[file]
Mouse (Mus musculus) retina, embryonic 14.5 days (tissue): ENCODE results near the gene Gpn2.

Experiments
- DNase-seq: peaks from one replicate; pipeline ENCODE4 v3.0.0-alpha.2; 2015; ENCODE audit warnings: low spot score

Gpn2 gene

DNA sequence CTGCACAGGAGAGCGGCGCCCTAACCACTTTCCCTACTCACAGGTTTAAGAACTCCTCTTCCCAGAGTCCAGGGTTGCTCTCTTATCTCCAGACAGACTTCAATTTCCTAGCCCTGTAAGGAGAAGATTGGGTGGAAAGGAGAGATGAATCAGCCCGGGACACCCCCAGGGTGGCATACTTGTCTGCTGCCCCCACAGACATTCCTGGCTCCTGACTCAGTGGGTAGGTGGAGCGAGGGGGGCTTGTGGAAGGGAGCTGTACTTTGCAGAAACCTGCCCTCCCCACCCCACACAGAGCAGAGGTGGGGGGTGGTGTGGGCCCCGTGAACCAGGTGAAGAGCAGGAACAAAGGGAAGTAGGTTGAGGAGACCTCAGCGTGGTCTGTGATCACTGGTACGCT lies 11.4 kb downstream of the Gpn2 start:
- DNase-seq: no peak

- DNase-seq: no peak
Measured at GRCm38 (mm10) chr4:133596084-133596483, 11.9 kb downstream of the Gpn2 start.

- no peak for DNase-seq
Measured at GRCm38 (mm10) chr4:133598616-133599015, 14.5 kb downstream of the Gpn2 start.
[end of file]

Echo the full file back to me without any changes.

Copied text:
Mouse (Mus musculus) retina, embryonic 14.5 days (tissue): ENCODE results near the gene Gpn2.

Experiments
- DNase-seq: peaks from one replicate; pipeline ENCODE4 v3.0.0-alpha.2; 2015; ENCODE audit warnings: low spot score

Gpn2 gene

DNA sequence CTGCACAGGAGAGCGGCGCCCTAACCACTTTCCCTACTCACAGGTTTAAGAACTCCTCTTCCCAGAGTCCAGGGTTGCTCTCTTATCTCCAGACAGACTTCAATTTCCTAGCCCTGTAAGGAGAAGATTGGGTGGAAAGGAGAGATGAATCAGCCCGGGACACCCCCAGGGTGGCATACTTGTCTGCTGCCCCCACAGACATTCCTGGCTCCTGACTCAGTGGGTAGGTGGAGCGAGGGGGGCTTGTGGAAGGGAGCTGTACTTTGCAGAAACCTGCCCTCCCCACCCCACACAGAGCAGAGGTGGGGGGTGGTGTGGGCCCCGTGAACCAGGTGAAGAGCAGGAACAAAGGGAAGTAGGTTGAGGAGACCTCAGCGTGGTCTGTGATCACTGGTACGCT lies 11.4 kb downstream of the Gpn2 start:
- DNase-seq: no peak

- DNase-seq: no peak
Measured at GRCm38 (mm10) chr4:133596084-133596483, 11.9 kb downstream of the Gpn2 start.

- no peak for DNase-seq
Measured at GRCm38 (mm10) chr4:133598616-133599015, 14.5 kb downstream of the Gpn2 start.